I decorated my "tree" back at the hotel apartment with an ornament my niece, Caroline, gave me just before I left, a small handwoven keyring thing I picked up at the Heritage Village last weekend and a pin someone gave me for National Day. I wrapped the ugly pot in a Thai sarong and an India doorway decoration I brought along and then today, added some lights!
oh tannenbaum?
flower buds are another ornament

my light stringing needs work

Tuesday, December 10, 2013

back to the future and the past

This whole full-time employment thing is having a negative effect on my blogging, not to mention
wreaking havoc on my pool time! But here goes: a midweek catch up post from last weekend. I joined
mad max beyond the dubai metro
a Chinese ZU faculty member living here at the apartment hotel on an outing to Heritage Village, a showcase for traditional Emirati crafts and arts. The outing was put on by a local Islamic Cultural Information Center that she's been frequenting so that was our first destination. We took a shuttle to the metro station near our local mall. Metro stations have a distinctly space age feel. The end of the line metro stop is actually within walking distance of the apartment/hotel but there's no service out here yet- it's like something out of the movie Dune- so we shuttled to the closest stop with service. The metro was super clean and sleek and even beautiful and runs above ground, providing cool views. For double the usual fare you can ride in the gold class car (we didn't) or, if you're female, there's also a car only for women and children (we also didn't ride in that one.)

At the Islamic Center, an earnest young man made an unsuccessful attempt to convert me and then we went on the the Heritage Village.

my Chinese colleague
It's a pretty area right on the creek with people demonstrating different aspects of traditional life. There was an older guy who'd been a pearl diver back in the day (50 or 60 years ago) when they used nose clips made from goat hooves and held their breath for almost 2 minutes at a go while plucking oysters from the beds.There were women weaving bands used to decorate cuff and necklines of Bedouin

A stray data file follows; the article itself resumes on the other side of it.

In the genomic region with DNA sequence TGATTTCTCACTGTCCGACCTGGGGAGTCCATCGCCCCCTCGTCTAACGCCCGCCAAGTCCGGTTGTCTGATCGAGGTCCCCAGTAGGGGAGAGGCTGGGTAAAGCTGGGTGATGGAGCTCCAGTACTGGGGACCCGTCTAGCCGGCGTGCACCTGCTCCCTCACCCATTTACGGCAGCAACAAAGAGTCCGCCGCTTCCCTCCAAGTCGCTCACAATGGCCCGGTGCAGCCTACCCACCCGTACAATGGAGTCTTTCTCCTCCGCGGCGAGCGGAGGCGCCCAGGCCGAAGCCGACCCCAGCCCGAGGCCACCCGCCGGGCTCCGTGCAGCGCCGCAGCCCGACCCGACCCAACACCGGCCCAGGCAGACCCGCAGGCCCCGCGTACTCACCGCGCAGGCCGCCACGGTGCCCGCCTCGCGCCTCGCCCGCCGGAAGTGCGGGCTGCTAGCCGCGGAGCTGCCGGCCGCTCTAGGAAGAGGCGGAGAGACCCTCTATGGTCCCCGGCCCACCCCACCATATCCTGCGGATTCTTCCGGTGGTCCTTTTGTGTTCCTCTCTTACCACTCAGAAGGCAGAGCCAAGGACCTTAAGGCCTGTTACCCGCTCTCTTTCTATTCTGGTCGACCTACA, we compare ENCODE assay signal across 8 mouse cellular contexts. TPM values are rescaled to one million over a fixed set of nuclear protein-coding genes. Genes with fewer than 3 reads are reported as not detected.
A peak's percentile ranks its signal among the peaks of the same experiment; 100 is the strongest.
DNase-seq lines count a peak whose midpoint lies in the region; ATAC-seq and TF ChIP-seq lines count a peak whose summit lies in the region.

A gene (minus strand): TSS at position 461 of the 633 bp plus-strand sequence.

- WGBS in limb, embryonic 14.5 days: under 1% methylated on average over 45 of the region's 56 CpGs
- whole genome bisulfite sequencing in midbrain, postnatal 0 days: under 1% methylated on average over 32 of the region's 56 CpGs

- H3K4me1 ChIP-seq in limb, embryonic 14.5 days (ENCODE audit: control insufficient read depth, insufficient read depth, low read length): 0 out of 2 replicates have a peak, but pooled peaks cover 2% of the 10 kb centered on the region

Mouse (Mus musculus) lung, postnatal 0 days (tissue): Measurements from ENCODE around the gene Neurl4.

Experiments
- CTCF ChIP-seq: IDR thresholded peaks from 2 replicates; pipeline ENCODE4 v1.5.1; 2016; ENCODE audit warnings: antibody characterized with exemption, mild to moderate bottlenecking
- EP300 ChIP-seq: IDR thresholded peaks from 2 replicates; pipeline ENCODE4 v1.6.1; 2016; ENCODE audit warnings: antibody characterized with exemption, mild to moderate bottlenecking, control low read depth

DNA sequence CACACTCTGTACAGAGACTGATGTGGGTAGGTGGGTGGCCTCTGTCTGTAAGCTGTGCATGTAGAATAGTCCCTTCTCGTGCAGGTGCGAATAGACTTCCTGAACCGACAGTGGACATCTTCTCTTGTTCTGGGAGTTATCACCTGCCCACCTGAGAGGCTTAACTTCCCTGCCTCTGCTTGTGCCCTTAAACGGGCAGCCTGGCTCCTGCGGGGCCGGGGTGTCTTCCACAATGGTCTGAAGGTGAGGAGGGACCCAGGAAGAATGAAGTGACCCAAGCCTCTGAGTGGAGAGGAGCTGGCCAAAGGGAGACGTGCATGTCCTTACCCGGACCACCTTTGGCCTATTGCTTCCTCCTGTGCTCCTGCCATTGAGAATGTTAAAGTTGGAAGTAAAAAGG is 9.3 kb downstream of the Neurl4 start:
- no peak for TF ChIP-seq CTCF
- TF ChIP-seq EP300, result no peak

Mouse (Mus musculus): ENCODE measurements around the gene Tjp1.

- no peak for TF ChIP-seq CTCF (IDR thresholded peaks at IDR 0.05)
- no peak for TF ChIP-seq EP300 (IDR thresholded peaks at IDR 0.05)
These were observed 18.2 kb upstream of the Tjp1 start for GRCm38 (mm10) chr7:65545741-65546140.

style clothes. Some of them wore the full face covering, some wore the mask-like thing they call a burqa here in the UAE. They indicated that it was fine to take photos and some of the women pulled the niqab (covering) over their face for the photo, others were fine with the burqa showing. I drank Arabic coffee (with cardamom) and ate fried dough balls flavored with rosewater. I got a little henna on my hand much to the delight of many of my staff come Sunday at work. There were youngish girls and boys doing traditional dances. One of the moves common in the girl dances was a dramatic hair fling, first to one side, then to the other. When I was in the grocery store last week, I noticed quite a few shampoos were designed to combat "hair fall". I wondered if dramatic flinging might lead to "hair fall" but apparently, it's a thing here. Caused by water that's been de-salinated. Hmm will have to watch for "hair fall."

Friday, December 6, 2013

Deck the Halls

fa la la lobby!
I came home from work one day this week to find that the apartment hotel had put up a Christmas tree in the lobby. It made me smile, so cute and festive. The next time I walked through the lobby, I noted that they had added some wrapped boxes under the tree, how jolly! The next day, they'd hung greens and bows and ornaments all along the railings in front of the building and around our bamboo thick koi ponds. Whoa, they are INTO this Christmas decorating thing. Next day, wreaths and swags in the breakfast room and later that afternoon, also by the elevators! What next? Housekeeping in elf suits?! Front desk carolers? What a hoot.
garland for goldfish (koi pond under the bridge)

Zed U

looking into courtyard at sub tower
Last week, after the National Day holiday, I started work at Zayed University, or Zed U. The campus is striking, It's basically a big square of buildings around the outside, making open space in the center that is split down the middle with a central building to make an open air courtyard on one side and a covered atrium on the other. I really want to take pictures of the atrium side- it's so lively with coffee shops, cafes, a perfume shop! and students, but I have to find a way to get a shot where you can't make out students faces. No random photographs of the girls allowed. I think I can get something from above where you can't see any faces. The middle building has a quirky tower that strongly resembles the smoke stack on a cruise ship or the conning tower on a submarine. This houses the grand staircase entrance to the Library.